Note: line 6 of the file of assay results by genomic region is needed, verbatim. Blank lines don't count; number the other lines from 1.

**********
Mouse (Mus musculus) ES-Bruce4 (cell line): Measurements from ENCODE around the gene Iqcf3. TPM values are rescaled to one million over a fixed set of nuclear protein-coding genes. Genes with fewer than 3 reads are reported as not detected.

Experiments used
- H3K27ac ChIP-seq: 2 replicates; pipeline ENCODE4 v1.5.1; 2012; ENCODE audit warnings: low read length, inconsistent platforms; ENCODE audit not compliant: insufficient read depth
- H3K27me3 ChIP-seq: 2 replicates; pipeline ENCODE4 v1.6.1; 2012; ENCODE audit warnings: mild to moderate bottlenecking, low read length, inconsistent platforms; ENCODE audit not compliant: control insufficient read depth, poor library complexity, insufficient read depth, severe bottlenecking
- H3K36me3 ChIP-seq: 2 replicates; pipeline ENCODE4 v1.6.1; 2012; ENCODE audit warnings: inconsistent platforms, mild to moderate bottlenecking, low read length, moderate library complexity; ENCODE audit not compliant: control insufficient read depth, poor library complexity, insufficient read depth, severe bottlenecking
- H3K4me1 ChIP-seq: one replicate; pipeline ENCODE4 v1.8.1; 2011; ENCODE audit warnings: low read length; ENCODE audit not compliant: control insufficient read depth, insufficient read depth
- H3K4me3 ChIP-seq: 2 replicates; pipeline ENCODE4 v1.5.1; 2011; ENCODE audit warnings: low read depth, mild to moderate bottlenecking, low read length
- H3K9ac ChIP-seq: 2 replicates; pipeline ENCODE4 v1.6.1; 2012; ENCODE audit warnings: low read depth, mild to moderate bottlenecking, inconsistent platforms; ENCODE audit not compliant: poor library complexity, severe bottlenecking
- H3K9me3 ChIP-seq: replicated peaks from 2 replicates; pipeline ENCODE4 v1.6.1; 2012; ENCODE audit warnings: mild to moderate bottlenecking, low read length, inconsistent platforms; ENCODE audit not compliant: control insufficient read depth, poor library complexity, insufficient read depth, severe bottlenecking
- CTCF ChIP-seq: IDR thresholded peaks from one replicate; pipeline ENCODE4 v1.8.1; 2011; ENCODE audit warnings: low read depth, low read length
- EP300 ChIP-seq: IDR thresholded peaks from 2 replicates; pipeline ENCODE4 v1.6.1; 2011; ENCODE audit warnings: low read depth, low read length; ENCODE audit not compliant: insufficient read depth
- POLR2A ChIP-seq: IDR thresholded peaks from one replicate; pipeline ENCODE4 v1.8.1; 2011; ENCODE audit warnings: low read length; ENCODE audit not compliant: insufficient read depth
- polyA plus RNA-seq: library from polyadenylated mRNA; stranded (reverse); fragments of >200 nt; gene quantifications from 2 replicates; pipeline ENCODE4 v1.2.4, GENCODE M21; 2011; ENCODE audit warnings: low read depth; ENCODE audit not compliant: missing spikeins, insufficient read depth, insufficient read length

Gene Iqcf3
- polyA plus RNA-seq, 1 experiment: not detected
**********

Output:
- H3K4me1 ChIP-seq: one replicate; pipeline ENCODE4 v1.8.1; 2011; ENCODE audit warnings: low read length; ENCODE audit not compliant: control insufficient read depth, insufficient read depth